(A) The superintendent of public instruction shall establish a pilot project to provide early screening and intervention services for children with risk factors for dyslexia, including low phonemic awareness. The state superintendent shall select three school districts to participate in the pilot project, one of which shall be located in an urban setting, one of which shall be located in a suburban setting, and one of which shall be located in a rural setting. Any school district selected to participate in the pilot project may establish a partnership with a regional library or library system for purposes of the pilot project. To be considered for the pilot project, a school district shall submit a proposal to the state superintendent that identifies a method of screening children for low phonemic awareness and other risk factors for dyslexia, provides for the enrollment of children identified as having risk factors for dyslexia in a reading program staffed by teachers trained in multisensory structured language programs, and includes a methodology for evaluating the effects of the reading program on the children's identified risk factors. The pilot project shall operate for three full school years, beginning with the school year that begins at least three months after the effective date of this section.
The goal of the pilot project shall be to demonstrate and evaluate the effectiveness of early reading assistance programs for children with risk factors for dyslexia and to evaluate whether those programs can reduce future special education costs.
The state superintendent shall apply for private and other nonstate funds, and shall use available state funds appropriated to the department of education for the pilot project.
The state superintendent shall establish guidelines and procedures for the pilot project.
The state superintendent shall consult with the international dyslexia association or any other nationally recognized organization that specializes in multisensory structured language programs for the treatment of dyslexia in establishing and operating the pilot project.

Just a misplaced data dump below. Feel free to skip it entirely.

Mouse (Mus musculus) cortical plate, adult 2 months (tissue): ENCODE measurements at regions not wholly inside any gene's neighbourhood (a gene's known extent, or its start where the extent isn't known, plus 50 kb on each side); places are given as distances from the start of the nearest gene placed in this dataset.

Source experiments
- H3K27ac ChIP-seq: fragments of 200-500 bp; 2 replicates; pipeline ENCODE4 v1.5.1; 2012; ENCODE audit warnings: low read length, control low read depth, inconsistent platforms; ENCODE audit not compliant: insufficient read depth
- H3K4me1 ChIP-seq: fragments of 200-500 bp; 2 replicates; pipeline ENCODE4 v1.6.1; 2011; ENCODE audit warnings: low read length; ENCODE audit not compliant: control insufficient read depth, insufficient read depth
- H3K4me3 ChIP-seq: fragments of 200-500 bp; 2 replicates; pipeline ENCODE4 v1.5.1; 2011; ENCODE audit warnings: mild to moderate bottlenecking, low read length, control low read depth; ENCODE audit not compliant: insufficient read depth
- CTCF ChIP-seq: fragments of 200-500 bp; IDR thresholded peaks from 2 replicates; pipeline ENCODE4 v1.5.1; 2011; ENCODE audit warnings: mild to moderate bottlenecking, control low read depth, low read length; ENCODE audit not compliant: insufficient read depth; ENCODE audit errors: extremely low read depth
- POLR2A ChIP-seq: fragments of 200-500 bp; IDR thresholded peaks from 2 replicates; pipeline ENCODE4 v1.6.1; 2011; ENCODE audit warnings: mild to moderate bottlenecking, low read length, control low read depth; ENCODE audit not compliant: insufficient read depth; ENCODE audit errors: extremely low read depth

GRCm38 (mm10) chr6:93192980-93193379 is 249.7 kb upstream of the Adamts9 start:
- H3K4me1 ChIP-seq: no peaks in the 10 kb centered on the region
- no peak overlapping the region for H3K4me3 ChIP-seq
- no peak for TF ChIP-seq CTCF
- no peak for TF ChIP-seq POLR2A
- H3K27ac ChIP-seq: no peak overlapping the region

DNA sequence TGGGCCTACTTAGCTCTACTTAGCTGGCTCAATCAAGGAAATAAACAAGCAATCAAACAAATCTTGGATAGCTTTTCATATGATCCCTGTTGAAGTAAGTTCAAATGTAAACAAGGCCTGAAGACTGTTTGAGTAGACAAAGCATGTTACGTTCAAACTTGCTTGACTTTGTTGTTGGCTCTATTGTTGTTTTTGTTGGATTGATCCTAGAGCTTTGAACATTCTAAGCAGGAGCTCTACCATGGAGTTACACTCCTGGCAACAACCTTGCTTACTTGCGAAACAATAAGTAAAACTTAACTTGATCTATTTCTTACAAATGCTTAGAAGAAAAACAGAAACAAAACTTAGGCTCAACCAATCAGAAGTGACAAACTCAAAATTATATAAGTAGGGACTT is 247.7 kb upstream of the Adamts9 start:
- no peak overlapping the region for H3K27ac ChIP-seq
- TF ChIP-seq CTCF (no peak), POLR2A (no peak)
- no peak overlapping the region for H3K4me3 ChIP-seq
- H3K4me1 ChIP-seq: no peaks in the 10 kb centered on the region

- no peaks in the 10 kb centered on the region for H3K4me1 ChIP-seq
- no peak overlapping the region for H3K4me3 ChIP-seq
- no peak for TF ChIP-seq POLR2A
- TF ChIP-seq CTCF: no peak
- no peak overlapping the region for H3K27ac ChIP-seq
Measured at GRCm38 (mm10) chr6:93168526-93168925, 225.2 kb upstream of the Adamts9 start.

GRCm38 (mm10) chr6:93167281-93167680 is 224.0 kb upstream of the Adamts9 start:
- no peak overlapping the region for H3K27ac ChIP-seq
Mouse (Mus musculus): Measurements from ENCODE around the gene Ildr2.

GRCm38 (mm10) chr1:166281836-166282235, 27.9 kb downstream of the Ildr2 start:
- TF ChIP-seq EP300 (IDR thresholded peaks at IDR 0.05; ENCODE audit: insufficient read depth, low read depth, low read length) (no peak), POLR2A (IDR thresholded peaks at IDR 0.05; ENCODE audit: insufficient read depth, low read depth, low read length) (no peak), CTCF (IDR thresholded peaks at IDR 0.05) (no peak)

(B) Under the pilot project, each participating school district, through early childhood reading instruction and reading assistance programs, shall screen children six years of age or younger for indications of dyslexia, provide appropriate reading intervention services for those children suspected of having dyslexia, and administer assessments, approved by the state superintendent, to ascertain whether the intervention services improve those students' reading and learning. When a child is suspected of having dyslexia, the district shall notify the child's parent or guardian of that fact and that the child, as part of the pilot project, is eligible to receive reading intervention services to measure the effectiveness of early reading assistance programs. The district shall require the parent or guardian to indicate in writing that the parent or guardian voluntarily and knowingly consents to the child's participation in the pilot project for the provision of reading intervention services. Each district shall provide to the parents of children suspected of having dyslexia information about the learning disability, recommended multisensory treatments, and possible services under this chapter.
Each participating school district also shall report annually to the state superintendent data about the operation and results of the pilot project, as required by the superintendent in the manner prescribed by the superintendent.
(C) Not later than the thirty-first day of December of the third school year in which the pilot project is operating, the state superintendent shall submit a report to the general assembly, in accordance with section 101.68 of the Revised Code, containing the superintendent's evaluation of the results of the pilot project and legislative recommendations whether to continue, expand, or make changes to the pilot project.
(D) As used in this section, "dyslexia" means a specific learning disorder that is neurological in origin and that is characterized by unexpected difficulties with accurate or fluent word recognition and by poor spelling and decoding abilities not consistent with the person's intelligence, motivation, and sensory capabilities, which difficulties typically result from a deficit in the phonological component of language.
Added by 129th General AssemblyFile No.59, HB 96, §1, eff. 3/22/2012.